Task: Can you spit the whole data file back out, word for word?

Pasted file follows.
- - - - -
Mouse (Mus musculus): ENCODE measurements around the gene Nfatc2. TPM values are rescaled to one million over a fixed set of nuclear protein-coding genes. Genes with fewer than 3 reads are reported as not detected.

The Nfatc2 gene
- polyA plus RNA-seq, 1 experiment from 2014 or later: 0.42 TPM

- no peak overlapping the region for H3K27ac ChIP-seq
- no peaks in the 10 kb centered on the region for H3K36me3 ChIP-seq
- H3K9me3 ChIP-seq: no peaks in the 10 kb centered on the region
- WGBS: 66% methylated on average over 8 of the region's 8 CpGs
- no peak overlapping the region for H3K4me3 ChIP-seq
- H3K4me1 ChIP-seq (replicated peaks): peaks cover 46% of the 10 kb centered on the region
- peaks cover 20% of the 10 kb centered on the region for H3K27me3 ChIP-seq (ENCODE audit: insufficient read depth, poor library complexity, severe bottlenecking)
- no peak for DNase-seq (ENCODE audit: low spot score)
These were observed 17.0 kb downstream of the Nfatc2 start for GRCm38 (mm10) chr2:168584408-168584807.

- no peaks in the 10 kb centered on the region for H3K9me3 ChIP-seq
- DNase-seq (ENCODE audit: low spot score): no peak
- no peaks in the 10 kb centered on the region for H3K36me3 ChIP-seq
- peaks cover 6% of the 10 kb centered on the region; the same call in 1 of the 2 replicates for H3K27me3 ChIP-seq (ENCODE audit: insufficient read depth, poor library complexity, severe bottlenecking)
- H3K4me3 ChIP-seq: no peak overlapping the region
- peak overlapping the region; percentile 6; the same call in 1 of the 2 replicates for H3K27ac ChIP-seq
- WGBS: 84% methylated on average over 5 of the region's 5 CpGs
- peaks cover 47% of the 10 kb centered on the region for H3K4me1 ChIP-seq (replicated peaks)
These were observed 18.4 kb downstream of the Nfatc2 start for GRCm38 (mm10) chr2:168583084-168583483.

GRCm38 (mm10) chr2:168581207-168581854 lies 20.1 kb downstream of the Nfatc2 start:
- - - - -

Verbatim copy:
Mouse (Mus musculus): ENCODE measurements around the gene Nfatc2. TPM values are rescaled to one million over a fixed set of nuclear protein-coding genes. Genes with fewer than 3 reads are reported as not detected.

The Nfatc2 gene
- polyA plus RNA-seq, 1 experiment from 2014 or later: 0.42 TPM

- no peak overlapping the region for H3K27ac ChIP-seq
- no peaks in the 10 kb centered on the region for H3K36me3 ChIP-seq
- H3K9me3 ChIP-seq: no peaks in the 10 kb centered on the region
- WGBS: 66% methylated on average over 8 of the region's 8 CpGs
- no peak overlapping the region for H3K4me3 ChIP-seq
- H3K4me1 ChIP-seq (replicated peaks): peaks cover 46% of the 10 kb centered on the region
- peaks cover 20% of the 10 kb centered on the region for H3K27me3 ChIP-seq (ENCODE audit: insufficient read depth, poor library complexity, severe bottlenecking)
- no peak for DNase-seq (ENCODE audit: low spot score)
These were observed 17.0 kb downstream of the Nfatc2 start for GRCm38 (mm10) chr2:168584408-168584807.

- no peaks in the 10 kb centered on the region for H3K9me3 ChIP-seq
- DNase-seq (ENCODE audit: low spot score): no peak
- no peaks in the 10 kb centered on the region for H3K36me3 ChIP-seq
- peaks cover 6% of the 10 kb centered on the region; the same call in 1 of the 2 replicates for H3K27me3 ChIP-seq (ENCODE audit: insufficient read depth, poor library complexity, severe bottlenecking)
- H3K4me3 ChIP-seq: no peak overlapping the region
- peak overlapping the region; percentile 6; the same call in 1 of the 2 replicates for H3K27ac ChIP-seq
- WGBS: 84% methylated on average over 5 of the region's 5 CpGs
- peaks cover 47% of the 10 kb centered on the region for H3K4me1 ChIP-seq (replicated peaks)
These were observed 18.4 kb downstream of the Nfatc2 start for GRCm38 (mm10) chr2:168583084-168583483.

GRCm38 (mm10) chr2:168581207-168581854 lies 20.1 kb downstream of the Nfatc2 start: